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The latest Rainfall Radar showing live precipitation and the last 90 minutes’ precipitation over Ireland, updated every 5 minutes. Precipitation can be rain, hail or snow. Rainfall radar does not detect low lying precipitation, such as drizzle. Images are a combination of Met Éireann and Met Office radar in Dublin, Shannon, Belfast and Wales, when available. Lightning strikes, when they occur, are displayed as a cross. Initially they are red but change to orange and then yellow after a period, then disappear.
Miscellaneous rainfall images may appear on the radar map from time to time, examples are below:
- ‘ground clutter’ may appear, this is often apparent around south Co. Dublin. It is a ‘term used for unwanted echoes in electronic systems, particularly in reference to radars. Such echoes are typically returned from ground, sea, rain, animals/insects, chaff and atmospheric turbulences..’ – Wikipedia . It is not real precipitation and should be ignored.
- Bright Bands may also occur as circles of precipitation around a radar, often in winter months due to reflectivity of wintry types of precipitation at higher levels in the atmosphere.
- Spokes can appear as long shadows of ‘rain’, this can happen when there is some interference to the radar signal. It is not real precipitation and should be ignored.
They are common artefacts or false echoes of rainfall radar systems and should be ignored if possible. They are present on our radar map do to our low level filtering which allows finer precipitation to appear on the radar image, which we feel is of utmost benefit to the public, despite the trade off by having the false echoes. There is no need to contact us regarding them.
Freedom of Information(FOI) request form is available here
Wind barbs are a convenient way to represent both wind direction and speed. Wind barbs have three parts: a dot, a staff and feathers or flags. The staff part of a wind barb shows wind direction. One long barb is used to indicate each 10 knots with the short barb representing 5 knots. At 50 knots, the barbs changes to a pennant. For wind speeds higher than 50 knots, long and short barbs are used again in combination with the pennant(s).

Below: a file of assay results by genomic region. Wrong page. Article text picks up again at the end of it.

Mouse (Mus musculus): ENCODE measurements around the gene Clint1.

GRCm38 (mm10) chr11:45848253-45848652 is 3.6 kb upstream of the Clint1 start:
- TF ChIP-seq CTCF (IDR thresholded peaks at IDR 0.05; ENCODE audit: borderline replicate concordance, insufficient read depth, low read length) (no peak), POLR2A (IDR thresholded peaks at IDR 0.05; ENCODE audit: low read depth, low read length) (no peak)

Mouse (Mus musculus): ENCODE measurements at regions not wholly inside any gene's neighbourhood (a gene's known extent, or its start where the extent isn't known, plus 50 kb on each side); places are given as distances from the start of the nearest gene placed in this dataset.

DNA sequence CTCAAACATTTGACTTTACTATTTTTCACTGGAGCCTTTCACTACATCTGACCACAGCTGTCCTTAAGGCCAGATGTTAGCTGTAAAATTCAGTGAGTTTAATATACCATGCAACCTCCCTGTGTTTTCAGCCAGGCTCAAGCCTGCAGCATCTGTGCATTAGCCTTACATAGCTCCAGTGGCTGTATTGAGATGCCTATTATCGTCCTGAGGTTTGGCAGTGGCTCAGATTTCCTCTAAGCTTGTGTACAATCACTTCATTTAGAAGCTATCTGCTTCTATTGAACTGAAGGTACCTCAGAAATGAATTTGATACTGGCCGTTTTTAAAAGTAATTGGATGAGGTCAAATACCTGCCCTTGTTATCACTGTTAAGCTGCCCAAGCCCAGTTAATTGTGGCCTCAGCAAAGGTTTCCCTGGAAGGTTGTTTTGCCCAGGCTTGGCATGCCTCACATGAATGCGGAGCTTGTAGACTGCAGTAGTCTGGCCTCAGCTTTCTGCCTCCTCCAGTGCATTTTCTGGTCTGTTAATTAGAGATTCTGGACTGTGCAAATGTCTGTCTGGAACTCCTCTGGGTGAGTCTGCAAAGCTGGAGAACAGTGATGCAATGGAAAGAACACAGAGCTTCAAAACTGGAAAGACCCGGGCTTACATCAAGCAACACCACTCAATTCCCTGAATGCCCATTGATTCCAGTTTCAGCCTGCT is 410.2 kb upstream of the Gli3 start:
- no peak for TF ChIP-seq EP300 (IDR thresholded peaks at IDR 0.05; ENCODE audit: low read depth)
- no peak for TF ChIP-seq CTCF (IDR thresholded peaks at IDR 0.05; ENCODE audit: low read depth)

Anemometer: this instrument measures both the wind speed and direction.
Barometer: measures the atmospheric pressure.
Ceilometer: measures the base of the cloud height.
Hygrometer: measures the humidity of the air.
Rain-gauge: measures the amount of precipitation.
Sunshine recorder: measures the duration of sunshine.
Stevenson-screen: A type of wooden louvered rectangular box which houses maximum and minimum (centre) and wet and dry bulb thermometers.
- Anticyclone: Region of the atmosphere where the pressures are high relative to those in the surrounding region at the same level.
- Depression: Region of the atmosphere in which the pressures are lower than those of the surrounding region at the same level. This is the opposite of an Anticyclone.
- Cyclone:A severe type of tropical storm with very low atmospheric pressure at the centre and strong winds blowing around it.
- Gulf Stream: A current of warm surface ocean water in the North Atlantic flowing from the Gulf of Mexico towards northwest Europe. It has an important influence in maintaining relatively mild winters in Ireland.
- hectoPascal: Unit of pressure, equivalent to a Millibar.
- Isobar: Line joining points of equal pressure
- Isohyet: Line joining points of equal precipitation amount recorded during a specific period.
- Isotach: Line joining points of equal wind speed
- Isotherm: Line joining points of equal air temperature.
Check the Climate section (30 year averages) for:
- Monthly mean Air Temperatures
- Mean Maximum and Minimum Air Temperatures
- Wind speeds
- Rainfall, Sunshine, Humidity and other climatological means and extremes
If you require more detailed information such as weather reports, expert opinion or detailed analyses, please contact our Climate and Observations Division.